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Scouting Watch

July 2, 2003

Potato leafhopper is common on a variety of trees and shrubs in at least southern and central Illinois. The feeding and associated injection of toxins at this time of year causes phenoxy herbicide-like (2,4-D) deformation of young leaves. Several pyrethroids, as well as other insecticides, provide control for at least 2 weeks. Scout before treating for the 1/8-inch-long, wedge-shaped, green insects on leaf undersides because it may be a month until the leafhoppers come back onto the trees after an insecticide application.

Bagworms have hatched throughout Illinois. In central and southern Illinois, the larvae will have fin-ished their ballooning by now so a single application of Bacillus thuringiensis kurstaki (Dipel, Thuricide), cyfluthrin (Tempo), or other pyrethroid should pro-vide control for the season. In northern Illinois, delay application until the week of July 7.

Periodical cicada males should be dying during the first week of July in northern Illinois. The singing will stop, and the dead males should be noticeable on the ground and sidewalks. This will also signal the beginning of heavy egg-laying of the females. Tree trunks up to 2 to 3 inches in diameter should be protected from egg-laying by loosely wrapping them with fine mesh such as fiberglass window screening or shade cloth. Leave this protection on the trunks until the end of July.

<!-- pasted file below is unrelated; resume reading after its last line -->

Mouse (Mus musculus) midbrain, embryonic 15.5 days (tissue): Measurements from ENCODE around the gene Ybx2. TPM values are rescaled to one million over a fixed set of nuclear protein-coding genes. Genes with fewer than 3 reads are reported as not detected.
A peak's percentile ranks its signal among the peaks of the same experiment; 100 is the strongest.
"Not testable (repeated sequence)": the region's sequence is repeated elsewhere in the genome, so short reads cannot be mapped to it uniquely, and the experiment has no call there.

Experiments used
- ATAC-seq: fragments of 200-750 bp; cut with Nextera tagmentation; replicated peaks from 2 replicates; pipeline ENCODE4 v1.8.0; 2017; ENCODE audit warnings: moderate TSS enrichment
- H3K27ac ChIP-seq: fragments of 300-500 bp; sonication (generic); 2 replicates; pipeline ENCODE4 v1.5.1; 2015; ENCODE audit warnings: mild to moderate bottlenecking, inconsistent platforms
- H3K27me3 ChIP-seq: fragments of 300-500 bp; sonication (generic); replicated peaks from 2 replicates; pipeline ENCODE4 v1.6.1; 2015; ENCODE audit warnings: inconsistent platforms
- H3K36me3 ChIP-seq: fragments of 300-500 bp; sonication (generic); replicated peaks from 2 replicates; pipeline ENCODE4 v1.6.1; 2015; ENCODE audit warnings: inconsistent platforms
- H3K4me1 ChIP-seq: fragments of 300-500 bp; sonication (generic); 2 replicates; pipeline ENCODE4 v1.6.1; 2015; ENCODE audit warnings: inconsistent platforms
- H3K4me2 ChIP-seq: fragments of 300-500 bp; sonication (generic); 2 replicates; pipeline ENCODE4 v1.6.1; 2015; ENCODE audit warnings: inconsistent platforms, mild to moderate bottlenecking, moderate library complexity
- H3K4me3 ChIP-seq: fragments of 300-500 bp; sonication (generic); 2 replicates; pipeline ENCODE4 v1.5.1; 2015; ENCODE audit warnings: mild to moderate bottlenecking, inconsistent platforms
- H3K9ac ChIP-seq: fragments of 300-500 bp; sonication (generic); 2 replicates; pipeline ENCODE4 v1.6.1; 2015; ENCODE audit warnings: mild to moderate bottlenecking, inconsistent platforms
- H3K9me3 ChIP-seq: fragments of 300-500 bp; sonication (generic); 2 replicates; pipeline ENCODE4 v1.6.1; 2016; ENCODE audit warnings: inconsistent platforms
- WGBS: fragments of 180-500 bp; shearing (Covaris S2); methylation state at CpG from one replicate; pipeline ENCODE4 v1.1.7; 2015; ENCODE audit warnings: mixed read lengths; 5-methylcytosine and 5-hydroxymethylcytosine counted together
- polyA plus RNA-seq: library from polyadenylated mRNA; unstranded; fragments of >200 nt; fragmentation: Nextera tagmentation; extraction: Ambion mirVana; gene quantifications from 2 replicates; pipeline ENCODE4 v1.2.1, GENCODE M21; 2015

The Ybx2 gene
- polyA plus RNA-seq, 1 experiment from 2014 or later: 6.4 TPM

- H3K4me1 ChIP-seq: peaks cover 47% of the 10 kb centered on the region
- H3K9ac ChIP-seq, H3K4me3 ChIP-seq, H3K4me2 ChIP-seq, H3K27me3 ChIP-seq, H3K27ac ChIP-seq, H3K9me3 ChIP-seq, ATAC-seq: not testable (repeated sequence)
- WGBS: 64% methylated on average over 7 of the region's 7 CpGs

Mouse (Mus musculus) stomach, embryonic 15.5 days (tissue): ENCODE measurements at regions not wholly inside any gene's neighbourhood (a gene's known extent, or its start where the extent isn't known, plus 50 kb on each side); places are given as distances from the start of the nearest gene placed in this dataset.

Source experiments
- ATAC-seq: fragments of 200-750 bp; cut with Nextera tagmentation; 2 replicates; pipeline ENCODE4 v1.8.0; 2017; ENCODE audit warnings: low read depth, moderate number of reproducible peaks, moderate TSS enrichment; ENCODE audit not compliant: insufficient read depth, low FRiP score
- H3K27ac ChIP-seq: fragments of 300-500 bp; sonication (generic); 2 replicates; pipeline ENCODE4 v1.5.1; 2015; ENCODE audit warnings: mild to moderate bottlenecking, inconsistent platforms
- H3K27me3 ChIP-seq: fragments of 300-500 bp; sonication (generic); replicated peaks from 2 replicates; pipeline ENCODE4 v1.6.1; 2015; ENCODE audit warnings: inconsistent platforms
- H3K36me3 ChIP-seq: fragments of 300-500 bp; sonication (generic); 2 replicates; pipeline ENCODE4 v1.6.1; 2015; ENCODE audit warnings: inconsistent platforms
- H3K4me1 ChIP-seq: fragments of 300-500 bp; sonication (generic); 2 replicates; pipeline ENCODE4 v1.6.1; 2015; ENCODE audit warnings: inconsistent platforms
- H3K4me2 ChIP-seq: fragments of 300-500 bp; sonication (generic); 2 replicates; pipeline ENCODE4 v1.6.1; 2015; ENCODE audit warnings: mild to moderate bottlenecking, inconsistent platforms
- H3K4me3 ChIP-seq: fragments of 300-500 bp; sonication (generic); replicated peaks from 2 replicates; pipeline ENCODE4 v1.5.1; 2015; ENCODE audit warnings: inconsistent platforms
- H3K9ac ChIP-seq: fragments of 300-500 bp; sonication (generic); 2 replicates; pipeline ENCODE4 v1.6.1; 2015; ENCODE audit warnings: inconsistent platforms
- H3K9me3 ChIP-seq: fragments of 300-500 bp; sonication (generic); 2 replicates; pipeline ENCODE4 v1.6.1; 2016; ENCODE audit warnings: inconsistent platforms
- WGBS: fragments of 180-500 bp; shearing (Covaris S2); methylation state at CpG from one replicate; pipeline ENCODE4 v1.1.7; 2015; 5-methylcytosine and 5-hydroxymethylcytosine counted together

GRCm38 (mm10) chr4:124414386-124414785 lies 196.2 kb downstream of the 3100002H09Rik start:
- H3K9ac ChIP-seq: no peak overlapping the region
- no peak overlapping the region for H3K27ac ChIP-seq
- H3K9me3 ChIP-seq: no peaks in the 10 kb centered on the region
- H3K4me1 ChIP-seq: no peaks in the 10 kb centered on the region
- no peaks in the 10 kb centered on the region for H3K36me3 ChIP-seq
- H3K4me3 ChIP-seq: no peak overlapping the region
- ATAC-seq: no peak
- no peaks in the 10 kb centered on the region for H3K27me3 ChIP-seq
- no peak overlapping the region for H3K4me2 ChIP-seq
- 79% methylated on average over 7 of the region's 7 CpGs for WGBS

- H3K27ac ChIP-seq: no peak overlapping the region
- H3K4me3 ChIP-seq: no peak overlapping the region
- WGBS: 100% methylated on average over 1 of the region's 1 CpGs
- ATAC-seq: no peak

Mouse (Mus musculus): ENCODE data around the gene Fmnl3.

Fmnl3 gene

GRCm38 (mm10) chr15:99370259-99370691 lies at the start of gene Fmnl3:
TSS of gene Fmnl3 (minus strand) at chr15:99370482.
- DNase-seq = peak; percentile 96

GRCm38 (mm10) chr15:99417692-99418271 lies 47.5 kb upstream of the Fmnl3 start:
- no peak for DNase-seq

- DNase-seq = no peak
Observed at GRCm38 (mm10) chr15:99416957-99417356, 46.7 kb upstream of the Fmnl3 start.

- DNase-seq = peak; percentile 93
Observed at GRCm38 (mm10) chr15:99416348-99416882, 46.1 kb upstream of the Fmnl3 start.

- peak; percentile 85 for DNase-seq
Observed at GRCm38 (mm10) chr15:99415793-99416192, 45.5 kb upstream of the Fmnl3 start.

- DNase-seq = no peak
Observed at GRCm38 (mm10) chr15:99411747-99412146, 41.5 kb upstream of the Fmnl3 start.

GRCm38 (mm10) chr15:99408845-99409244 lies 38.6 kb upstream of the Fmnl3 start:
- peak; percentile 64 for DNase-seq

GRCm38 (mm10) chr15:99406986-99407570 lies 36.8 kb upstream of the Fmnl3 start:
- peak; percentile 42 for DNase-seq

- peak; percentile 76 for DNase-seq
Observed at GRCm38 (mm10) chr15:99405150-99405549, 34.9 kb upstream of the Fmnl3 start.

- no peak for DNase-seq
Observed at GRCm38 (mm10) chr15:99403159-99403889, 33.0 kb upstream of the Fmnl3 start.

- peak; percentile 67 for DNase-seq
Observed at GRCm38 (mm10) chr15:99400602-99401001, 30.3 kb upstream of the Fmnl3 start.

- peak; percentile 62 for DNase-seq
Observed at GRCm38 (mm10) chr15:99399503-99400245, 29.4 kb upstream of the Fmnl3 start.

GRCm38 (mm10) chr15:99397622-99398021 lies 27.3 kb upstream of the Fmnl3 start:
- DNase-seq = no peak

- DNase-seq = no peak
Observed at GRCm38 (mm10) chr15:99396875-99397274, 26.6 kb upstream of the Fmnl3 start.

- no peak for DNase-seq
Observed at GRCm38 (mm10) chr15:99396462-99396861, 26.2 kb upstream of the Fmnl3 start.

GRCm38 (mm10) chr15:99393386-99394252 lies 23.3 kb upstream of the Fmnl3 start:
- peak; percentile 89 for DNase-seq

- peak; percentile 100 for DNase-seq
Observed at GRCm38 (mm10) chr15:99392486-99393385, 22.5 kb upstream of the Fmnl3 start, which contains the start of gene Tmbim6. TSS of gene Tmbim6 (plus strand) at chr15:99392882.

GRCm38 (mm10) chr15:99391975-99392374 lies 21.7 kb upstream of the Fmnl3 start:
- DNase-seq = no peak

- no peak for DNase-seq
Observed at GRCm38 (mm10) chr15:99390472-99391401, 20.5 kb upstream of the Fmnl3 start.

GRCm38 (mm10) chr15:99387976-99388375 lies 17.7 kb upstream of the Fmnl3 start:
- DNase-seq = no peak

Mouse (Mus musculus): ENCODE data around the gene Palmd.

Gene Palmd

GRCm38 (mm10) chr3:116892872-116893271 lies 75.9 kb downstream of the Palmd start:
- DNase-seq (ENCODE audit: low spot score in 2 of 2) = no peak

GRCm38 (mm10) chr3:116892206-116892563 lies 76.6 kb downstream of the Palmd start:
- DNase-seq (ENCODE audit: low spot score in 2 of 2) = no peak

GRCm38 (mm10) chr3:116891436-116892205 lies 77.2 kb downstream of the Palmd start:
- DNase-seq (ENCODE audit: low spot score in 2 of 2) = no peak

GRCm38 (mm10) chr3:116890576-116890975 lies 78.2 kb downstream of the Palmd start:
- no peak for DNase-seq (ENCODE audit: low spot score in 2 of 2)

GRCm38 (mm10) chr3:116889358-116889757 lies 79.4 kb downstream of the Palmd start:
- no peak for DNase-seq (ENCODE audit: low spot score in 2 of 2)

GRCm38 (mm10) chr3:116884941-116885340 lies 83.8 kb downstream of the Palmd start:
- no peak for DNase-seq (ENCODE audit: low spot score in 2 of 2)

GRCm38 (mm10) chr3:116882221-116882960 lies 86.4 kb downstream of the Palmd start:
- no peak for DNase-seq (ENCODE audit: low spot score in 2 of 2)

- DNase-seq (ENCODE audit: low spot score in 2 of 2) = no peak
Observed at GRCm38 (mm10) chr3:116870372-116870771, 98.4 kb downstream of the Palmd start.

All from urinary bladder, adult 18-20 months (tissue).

Arborvitae leafminer is a very small moth that lays its eggs on tips of arborvitae at this time of year. The hatching larvae tunnel into the scalelike leaves, causing them to turn whitish and then brown. These leaves can cause the entire tree to be less attractive, even from a distance. Application of abamectin (Avid), acephate (Orthene), or spinosad (Conserve) should provide control.

Larch sawfly larvae have also been found at the Morton Arboretum. The caterpillar-like larvae are powder green, with brown heads. They feed in groups, eating off the foliage. Handpicking and various chemical insecticides are effective control measures. Because this is not a caterpillar, Bacillus thuringiensis kurstaki is not effective.

Author: Phil Nixon


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